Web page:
I was doing some training for a large company this week on time management. The people I was training were in very high stress jobs, and they felt that they had no control over their time because of the demands of the company. I could completely relate to their experience, having been in similar environments myself. During the training, I was able to share some of my experiences and help them have a more wholistic outlook on time. What could they manage at work, and what could they manage outside of work? Could they find 5 minutes in their day to take a short walk and breathe? Could they take 30 minutes in the morning to gently prepare for their day rather then adding to their stress by rushing through the morning. They were open and receptive to the ideas and expressed gratitude to have had a chance to be heard and validated.
I think 20 years ago, I would not have had the wisdom or the confidence to present these ideas to them in the way that I did. It was nice to be the Elder in the room!
Sometimes I hear that older adults feel like they have been moved to the side, they’ve become invisible. And it’s not because they have nothing left to contribute. It’s because the invitations to participate seem to dry up. It is also because some of us buy into society’s notion that we are no longer relevant.
I would suggest that what we need to do is look at our own internal ageism. We got our ideas of aging from our parents and grandparents. If the older people around us lived beyond their 60’s, they generally were declining, they appeared to be in poor health. For many of us, there was nothing appealing about the image of aging that we saw. Now the idea of aging as decline is reinforced by many of the images we see on TV. The older adult is portrayed as technically incompetent, there are jokes about forgetfulness, and so many commercials are about anti-aging products. Without this awareness, we will still make comments like, “aging is not for sisses” or “that must have been a senior moment,” of “you look good for your age.” Those types of comments reinforce our own beliefs that aging means decline.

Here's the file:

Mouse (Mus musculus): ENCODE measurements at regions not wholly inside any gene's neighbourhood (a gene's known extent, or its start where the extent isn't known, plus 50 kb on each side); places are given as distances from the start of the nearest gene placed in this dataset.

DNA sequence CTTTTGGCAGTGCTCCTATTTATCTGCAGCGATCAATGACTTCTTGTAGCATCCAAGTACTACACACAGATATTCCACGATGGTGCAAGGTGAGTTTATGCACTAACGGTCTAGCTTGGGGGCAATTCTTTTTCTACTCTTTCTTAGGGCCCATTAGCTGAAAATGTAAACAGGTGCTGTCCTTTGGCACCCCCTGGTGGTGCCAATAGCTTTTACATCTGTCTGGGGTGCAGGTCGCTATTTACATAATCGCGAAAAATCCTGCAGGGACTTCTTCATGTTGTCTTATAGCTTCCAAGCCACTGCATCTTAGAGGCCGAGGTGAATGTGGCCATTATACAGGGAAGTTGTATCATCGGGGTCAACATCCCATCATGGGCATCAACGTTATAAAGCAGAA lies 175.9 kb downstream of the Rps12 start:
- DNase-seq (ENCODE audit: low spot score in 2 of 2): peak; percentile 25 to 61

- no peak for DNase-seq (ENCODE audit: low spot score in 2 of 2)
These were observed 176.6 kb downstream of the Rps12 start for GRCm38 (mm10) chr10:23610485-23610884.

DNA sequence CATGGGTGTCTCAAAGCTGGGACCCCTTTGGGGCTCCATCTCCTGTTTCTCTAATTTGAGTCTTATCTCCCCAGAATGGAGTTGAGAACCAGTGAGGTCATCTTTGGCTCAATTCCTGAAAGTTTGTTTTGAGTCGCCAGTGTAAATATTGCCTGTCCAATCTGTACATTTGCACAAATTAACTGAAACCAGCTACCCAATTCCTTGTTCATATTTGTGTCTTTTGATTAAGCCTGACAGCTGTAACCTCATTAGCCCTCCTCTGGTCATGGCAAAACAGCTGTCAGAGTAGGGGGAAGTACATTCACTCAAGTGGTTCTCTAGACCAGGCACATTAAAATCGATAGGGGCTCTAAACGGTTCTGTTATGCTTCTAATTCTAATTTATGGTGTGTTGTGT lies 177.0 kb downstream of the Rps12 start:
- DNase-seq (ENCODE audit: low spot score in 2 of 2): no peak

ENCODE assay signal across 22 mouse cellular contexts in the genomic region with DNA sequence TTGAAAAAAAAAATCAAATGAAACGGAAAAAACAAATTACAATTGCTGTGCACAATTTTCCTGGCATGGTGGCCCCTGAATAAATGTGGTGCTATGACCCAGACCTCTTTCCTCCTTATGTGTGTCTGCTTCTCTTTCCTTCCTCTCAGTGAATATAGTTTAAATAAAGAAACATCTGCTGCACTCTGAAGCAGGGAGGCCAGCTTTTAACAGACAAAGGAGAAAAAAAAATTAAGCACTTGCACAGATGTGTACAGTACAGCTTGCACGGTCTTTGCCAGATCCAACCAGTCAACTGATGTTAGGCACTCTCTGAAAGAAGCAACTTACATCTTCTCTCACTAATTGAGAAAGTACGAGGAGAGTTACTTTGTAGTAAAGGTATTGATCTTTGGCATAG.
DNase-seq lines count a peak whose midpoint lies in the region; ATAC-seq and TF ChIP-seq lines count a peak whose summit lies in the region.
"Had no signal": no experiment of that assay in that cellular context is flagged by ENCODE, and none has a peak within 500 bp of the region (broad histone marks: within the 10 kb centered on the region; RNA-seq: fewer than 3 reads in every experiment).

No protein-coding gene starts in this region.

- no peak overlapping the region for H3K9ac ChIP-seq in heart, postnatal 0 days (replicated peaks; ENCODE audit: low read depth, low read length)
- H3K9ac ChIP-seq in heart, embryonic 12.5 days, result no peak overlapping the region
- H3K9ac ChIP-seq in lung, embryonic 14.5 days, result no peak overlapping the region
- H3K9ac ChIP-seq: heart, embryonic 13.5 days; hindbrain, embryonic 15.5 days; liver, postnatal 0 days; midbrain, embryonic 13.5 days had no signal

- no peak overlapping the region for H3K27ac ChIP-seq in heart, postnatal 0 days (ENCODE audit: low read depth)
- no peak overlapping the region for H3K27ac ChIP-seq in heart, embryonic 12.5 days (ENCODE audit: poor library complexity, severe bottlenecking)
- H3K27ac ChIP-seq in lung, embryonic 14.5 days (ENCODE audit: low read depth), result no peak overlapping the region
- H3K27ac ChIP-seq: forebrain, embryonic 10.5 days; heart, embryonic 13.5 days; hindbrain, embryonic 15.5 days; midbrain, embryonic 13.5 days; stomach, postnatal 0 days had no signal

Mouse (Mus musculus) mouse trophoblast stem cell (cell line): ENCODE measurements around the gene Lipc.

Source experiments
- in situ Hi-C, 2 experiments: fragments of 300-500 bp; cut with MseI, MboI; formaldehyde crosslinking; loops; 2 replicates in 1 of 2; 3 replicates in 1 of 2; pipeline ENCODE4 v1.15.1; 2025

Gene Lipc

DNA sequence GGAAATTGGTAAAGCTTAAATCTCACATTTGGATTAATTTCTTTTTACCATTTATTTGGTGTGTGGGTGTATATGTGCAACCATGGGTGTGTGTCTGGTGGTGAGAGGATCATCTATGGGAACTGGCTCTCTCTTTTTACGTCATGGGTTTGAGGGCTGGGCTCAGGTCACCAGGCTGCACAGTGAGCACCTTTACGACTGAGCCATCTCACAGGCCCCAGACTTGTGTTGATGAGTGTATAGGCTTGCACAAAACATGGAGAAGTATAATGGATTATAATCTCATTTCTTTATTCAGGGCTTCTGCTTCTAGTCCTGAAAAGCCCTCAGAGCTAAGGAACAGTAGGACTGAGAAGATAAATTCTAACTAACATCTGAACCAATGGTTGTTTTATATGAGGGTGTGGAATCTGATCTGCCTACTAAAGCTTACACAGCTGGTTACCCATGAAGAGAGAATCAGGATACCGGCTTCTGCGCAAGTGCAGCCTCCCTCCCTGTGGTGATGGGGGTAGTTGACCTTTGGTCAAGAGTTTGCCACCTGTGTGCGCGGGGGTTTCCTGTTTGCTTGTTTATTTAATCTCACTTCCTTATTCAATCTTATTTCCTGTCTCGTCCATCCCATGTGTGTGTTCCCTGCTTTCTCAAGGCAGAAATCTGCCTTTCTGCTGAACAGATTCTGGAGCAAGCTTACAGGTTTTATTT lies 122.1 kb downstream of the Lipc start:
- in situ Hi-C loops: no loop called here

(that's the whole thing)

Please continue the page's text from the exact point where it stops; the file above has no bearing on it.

Today I listened to a program about friendship on My Future Purpose, a program developed by my friends Joyce Cohen and Vicki Thomas. Thelma Reese, one of my favorite role models for aging, was one of their guests. Thelma is in her 90th year, which as she explained, means that she is still 89. As she spoke about friendships, she spoke of the loss of many of the people who had been lifelong friends. She spoke about the loss of her siblings. She summed this up by saying, “the adjustment to being old is different from aging well.” In this new stage of “being old” Thelma is still finding the good in life and is still developing.
It made me realize that aging has stages also, just like the stages of childhood. Most of the people I talk to and encourage are in the early stages of aging. We are in our 50’s, 60’s and 70’s. There is another stage, the stage of old age. This is the stage that Thelma is in. This is the stage that my mother is in. She is 92 and she is still interested and involved in whatever ways she can be.
We are creating new role models for aging, not just for the younger people, but for ourselves as well. Recognizing the lives that many of the older people around us are living takes the sting out of the term ‘old age.’ Thelma and my mother, and people like them, still have a sense of purpose, they still feel useful, and I think that is essential to living a meaningful, healthy life.
On the show next week, we will be talking about Celebrating Aging. Janine Vanderburg, founder of Changing the Narrative, is working to change the way people think, talk and act about aging and ageism. It will take all of us to be aware, to be willing to speak out and to recognize our ability to evolve and develop and grow.
I have to amend my comment about being the Elder in the room. After listening to Thelma today, I realize I am an Elder in Training. I am so grateful to have role models in my life like Thelma and my mother.